News: Arctic paratroopers reboot ‘Prop Blast Ceremony’
Story by Sgt. 1st Class Jason Epperson
JOINT BASE ELMENDORF-RICHARDSON, Alaska - Spartan Brigade senior paratroopers recently reintroduced a more than seven-decade-long tradition when they jumped from UH-60M Black Hawk helicopters March 20 onto Geronimo Drop Zone at Joint Base Elmendorf-Richardson, Alaska.
In mid-December 1940, 13 officers of the 501st Parachute Infantry Battalion stationed at Fort Benning, Ga., started the “Prop Blast Ceremony,” naming it after the blast of air that jumpers feel upon exiting an aircraft. During the Vietnam era, however, the ceremony began to take on a less-than-stellar reputation as it became associated with binge drinking and hazing.
U.S. Army Col. Matthew McFarlane, 4th Infantry Brigade Combat Team (Airborne), 25th Infantry Division commanding officer, said although the ceremony used to be ritualistic and focused on initiation, like the Army, it has evolved and now focuses on leadership and professional development.
“Once you’re in the unit, you’re part of the unit,” McFarlane said. “This is really leader professional development. We have our brigade staff judge advocate out here. We have our brigade chaplain out here. We have a lot of staff officers and field grade officers who spend most of their day working behind a desk and coordinating and managing instead of doing. This allows them to get hands on, get trained at the basic skills they help coordinate [for] the training for their formations.”
McFarlane said the focus is to build the team as the brigade prepares for a month-long deployment to the Joint Readiness Training Center at Fort Polk, La. The goal, according to McFarlane, is to make sure leaders of the brigade are proficient in basic soldiering skills and are cohesive as they arrive into a stressful environment at the JRTC.
The Arctic leaders landed on Geronimo Drop Zone, which is a circular DZ surrounded by snow-covered mountains. The troops used steerable MC-6 parachutes to land, and then donned snowshoes to prepare for a long movement out of the valley, performing individual skill tasks along the way to ensure they are as proficient in basic warrior skills, as are their paratroopers.
“That’s what’s great about our United States Army,” McFarlane said. “We draw lineage that starts from the very first day of our Army. We have a bond with people we serve with now and with people that formally served in our units. We carry on tradition and carry on the honor that they established in whatever war they fought in, whatever training event they executed in, so it’s a great way to carry on some tradition and understanding on how the units evolved and what’s special about each unit.”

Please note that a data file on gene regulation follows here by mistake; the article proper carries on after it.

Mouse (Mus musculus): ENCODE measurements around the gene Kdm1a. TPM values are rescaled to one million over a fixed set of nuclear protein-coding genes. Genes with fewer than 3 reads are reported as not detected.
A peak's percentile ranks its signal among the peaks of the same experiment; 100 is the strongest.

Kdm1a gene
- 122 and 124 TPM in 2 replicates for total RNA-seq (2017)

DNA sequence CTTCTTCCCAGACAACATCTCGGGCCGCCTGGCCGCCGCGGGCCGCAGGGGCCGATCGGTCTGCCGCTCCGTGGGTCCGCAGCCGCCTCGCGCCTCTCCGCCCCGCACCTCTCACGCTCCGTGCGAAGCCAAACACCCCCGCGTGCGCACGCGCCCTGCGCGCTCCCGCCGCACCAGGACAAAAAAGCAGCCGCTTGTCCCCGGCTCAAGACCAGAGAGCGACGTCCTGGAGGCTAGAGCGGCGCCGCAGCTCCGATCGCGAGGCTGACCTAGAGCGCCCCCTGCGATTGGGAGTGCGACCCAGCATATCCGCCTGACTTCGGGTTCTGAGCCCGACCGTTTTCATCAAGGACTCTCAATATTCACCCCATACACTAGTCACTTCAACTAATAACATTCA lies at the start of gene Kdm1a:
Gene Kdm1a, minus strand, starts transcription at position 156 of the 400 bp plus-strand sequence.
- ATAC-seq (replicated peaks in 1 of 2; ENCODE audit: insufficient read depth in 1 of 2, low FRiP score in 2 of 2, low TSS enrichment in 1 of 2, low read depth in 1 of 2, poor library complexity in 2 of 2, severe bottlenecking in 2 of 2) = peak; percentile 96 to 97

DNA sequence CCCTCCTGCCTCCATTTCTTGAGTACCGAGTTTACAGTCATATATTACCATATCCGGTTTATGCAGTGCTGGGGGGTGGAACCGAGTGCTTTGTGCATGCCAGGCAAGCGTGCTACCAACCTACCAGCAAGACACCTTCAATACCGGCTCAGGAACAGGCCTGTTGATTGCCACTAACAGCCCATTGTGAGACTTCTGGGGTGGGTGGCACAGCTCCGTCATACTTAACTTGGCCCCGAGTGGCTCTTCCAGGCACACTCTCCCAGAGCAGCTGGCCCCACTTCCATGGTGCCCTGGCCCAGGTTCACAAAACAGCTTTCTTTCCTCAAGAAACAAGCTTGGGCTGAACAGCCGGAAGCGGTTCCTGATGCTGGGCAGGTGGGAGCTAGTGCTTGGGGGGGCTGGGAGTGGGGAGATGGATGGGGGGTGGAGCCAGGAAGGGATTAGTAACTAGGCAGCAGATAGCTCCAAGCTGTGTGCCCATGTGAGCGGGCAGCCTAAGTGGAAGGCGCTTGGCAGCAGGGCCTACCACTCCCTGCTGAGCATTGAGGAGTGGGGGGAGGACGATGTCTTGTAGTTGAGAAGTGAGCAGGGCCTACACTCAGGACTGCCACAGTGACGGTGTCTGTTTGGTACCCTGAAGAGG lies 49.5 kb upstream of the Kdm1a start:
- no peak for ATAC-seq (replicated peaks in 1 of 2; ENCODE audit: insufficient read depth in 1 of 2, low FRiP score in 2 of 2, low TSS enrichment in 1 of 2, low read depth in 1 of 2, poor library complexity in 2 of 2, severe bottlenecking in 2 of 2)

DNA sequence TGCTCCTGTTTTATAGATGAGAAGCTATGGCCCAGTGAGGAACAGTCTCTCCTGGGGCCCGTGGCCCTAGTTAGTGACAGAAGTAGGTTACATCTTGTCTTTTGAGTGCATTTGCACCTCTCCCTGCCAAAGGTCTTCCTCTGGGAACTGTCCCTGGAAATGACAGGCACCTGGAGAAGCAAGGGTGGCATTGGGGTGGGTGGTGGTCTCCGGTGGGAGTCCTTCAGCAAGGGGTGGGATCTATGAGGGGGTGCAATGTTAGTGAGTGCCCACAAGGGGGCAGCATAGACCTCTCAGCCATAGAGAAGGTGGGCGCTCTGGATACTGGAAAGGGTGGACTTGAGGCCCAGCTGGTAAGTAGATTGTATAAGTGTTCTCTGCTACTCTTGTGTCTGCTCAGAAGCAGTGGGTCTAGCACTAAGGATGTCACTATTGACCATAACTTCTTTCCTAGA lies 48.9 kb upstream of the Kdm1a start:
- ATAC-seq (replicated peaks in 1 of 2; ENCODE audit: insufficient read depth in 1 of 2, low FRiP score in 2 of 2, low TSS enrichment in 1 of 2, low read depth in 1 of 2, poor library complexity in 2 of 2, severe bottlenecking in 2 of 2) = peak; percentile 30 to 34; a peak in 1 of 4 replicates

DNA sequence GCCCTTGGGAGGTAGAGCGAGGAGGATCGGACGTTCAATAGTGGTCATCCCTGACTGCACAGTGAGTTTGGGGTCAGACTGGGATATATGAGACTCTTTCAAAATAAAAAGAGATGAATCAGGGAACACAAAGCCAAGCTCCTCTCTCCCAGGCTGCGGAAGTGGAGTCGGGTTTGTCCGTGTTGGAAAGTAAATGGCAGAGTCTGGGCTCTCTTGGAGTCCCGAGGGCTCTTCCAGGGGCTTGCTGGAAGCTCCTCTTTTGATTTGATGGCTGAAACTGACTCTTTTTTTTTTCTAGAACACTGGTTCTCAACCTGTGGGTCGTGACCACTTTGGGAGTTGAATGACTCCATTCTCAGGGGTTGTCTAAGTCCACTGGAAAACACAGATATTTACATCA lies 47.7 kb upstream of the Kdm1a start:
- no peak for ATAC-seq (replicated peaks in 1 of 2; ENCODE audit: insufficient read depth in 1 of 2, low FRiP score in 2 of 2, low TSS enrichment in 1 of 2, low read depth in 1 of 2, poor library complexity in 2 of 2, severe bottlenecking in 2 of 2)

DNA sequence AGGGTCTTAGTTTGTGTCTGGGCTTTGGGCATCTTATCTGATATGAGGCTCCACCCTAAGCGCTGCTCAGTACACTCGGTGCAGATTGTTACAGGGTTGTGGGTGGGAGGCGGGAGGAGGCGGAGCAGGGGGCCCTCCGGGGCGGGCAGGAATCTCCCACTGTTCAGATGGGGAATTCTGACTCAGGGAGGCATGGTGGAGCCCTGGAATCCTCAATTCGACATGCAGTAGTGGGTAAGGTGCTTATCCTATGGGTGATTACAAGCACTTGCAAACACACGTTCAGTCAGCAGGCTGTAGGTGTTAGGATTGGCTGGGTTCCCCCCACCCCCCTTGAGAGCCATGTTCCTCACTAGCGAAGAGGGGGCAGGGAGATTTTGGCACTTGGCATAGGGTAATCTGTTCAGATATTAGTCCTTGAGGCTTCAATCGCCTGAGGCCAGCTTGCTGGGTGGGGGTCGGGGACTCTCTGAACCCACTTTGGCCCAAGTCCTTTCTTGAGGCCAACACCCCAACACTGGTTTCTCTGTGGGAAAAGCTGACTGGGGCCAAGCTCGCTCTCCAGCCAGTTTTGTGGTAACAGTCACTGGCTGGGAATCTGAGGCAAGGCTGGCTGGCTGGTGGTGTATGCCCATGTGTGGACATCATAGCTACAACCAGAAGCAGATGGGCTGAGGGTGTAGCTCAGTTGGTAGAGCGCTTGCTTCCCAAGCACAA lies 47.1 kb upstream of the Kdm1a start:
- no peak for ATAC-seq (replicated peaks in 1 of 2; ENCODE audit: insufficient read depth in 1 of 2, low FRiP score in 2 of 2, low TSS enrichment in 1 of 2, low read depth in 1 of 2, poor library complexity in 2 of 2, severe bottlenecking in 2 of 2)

Maj. James B. Lee, the 4-25 IBCT chaplain, said the experience was an airborne tradition and not a rite of passage or initiation.
“It was truly part of being a paratrooper,” Lee said. “In that sense, that’s what made it meaningful to me.”
Lee said the time they spent together as leaders and staff preparing to go to the JRTC was genius.
“We have a lot of new staff. We have a new public affairs officer and we have a new judge advocate general,” Lee said. “I’m the old guy as far as special staff goes.”
Lee said, for him, the best part of the Prop Blast ceremony was the camaraderie of being paratroopers.
“We all have our cubicles, computers and jobs, but we actually got out and did what soldiers do for a day,” Lee said. “That was the first time I jumped out of a Black Hawk. That was pretty cool. I will say that jumping from a Black Hawk is nothing like what they tell you in pre jump. You do not have room to reach down and push yourself up and out of the helicopter. You really fall out of the darn thing.”
After the jump onto Geronimo Drop Zone, the Spartan senior leaders marched in snow shoes for 12 miles, completing individual and group tasks along the way. It was followed by a formal ceremony held at the 425th Brigade Special Troops Battalion’s (Airborne) motor pool.
This is the first time the brigade has jumped onto Geronimo Drop Zone since redeploying from Afghanistan supporting OEF 2011-2012.